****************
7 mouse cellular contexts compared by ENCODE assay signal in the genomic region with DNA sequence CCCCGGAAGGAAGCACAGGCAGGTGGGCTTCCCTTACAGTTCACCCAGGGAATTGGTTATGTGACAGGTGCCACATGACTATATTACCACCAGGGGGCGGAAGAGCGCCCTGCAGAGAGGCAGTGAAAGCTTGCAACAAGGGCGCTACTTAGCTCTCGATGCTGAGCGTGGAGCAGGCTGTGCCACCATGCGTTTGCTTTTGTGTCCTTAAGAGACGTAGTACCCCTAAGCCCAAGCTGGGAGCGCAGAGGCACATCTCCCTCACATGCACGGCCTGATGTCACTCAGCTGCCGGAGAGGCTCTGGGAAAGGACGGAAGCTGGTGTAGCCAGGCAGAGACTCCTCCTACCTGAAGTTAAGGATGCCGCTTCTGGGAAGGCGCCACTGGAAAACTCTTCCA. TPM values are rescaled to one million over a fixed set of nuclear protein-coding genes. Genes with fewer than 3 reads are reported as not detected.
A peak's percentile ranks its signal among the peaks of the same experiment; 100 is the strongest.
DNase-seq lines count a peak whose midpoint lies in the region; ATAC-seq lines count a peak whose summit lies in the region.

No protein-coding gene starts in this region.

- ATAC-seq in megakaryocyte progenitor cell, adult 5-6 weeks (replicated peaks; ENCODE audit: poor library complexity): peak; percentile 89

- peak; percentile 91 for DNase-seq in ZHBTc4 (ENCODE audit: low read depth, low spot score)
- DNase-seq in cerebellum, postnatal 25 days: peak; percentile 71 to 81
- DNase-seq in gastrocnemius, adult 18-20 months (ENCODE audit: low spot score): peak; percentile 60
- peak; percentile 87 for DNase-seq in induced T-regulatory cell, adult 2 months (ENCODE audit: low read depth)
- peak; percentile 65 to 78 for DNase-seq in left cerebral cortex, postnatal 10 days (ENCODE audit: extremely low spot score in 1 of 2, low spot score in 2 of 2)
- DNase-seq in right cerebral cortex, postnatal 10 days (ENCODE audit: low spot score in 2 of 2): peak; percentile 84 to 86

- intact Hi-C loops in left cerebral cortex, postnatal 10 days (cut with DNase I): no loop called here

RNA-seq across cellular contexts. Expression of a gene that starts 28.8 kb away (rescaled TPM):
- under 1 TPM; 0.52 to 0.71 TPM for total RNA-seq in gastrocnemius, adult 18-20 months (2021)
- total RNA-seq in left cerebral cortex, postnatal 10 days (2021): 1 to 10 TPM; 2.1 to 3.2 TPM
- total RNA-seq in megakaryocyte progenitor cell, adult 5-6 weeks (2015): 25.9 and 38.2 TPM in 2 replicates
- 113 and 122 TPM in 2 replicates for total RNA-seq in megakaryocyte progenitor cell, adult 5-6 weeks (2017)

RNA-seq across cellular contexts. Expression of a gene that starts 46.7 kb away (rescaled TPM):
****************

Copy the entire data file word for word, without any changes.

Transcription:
7 mouse cellular contexts compared by ENCODE assay signal in the genomic region with DNA sequence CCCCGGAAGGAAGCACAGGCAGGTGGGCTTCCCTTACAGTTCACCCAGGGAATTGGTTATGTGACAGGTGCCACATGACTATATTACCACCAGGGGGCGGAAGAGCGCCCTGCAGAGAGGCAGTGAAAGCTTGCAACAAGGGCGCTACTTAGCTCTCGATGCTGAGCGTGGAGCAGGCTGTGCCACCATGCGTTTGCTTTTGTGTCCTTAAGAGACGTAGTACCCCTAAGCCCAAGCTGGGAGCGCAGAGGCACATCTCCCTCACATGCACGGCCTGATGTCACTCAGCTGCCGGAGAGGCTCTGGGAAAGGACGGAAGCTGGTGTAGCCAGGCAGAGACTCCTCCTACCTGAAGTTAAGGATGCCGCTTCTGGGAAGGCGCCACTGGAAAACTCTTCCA. TPM values are rescaled to one million over a fixed set of nuclear protein-coding genes. Genes with fewer than 3 reads are reported as not detected.
A peak's percentile ranks its signal among the peaks of the same experiment; 100 is the strongest.
DNase-seq lines count a peak whose midpoint lies in the region; ATAC-seq lines count a peak whose summit lies in the region.

No protein-coding gene starts in this region.

- ATAC-seq in megakaryocyte progenitor cell, adult 5-6 weeks (replicated peaks; ENCODE audit: poor library complexity): peak; percentile 89

- peak; percentile 91 for DNase-seq in ZHBTc4 (ENCODE audit: low read depth, low spot score)
- DNase-seq in cerebellum, postnatal 25 days: peak; percentile 71 to 81
- DNase-seq in gastrocnemius, adult 18-20 months (ENCODE audit: low spot score): peak; percentile 60
- peak; percentile 87 for DNase-seq in induced T-regulatory cell, adult 2 months (ENCODE audit: low read depth)
- peak; percentile 65 to 78 for DNase-seq in left cerebral cortex, postnatal 10 days (ENCODE audit: extremely low spot score in 1 of 2, low spot score in 2 of 2)
- DNase-seq in right cerebral cortex, postnatal 10 days (ENCODE audit: low spot score in 2 of 2): peak; percentile 84 to 86

- intact Hi-C loops in left cerebral cortex, postnatal 10 days (cut with DNase I): no loop called here

RNA-seq across cellular contexts. Expression of a gene that starts 28.8 kb away (rescaled TPM):
- under 1 TPM; 0.52 to 0.71 TPM for total RNA-seq in gastrocnemius, adult 18-20 months (2021)
- total RNA-seq in left cerebral cortex, postnatal 10 days (2021): 1 to 10 TPM; 2.1 to 3.2 TPM
- total RNA-seq in megakaryocyte progenitor cell, adult 5-6 weeks (2015): 25.9 and 38.2 TPM in 2 replicates
- 113 and 122 TPM in 2 replicates for total RNA-seq in megakaryocyte progenitor cell, adult 5-6 weeks (2017)

RNA-seq across cellular contexts. Expression of a gene that starts 46.7 kb away (rescaled TPM):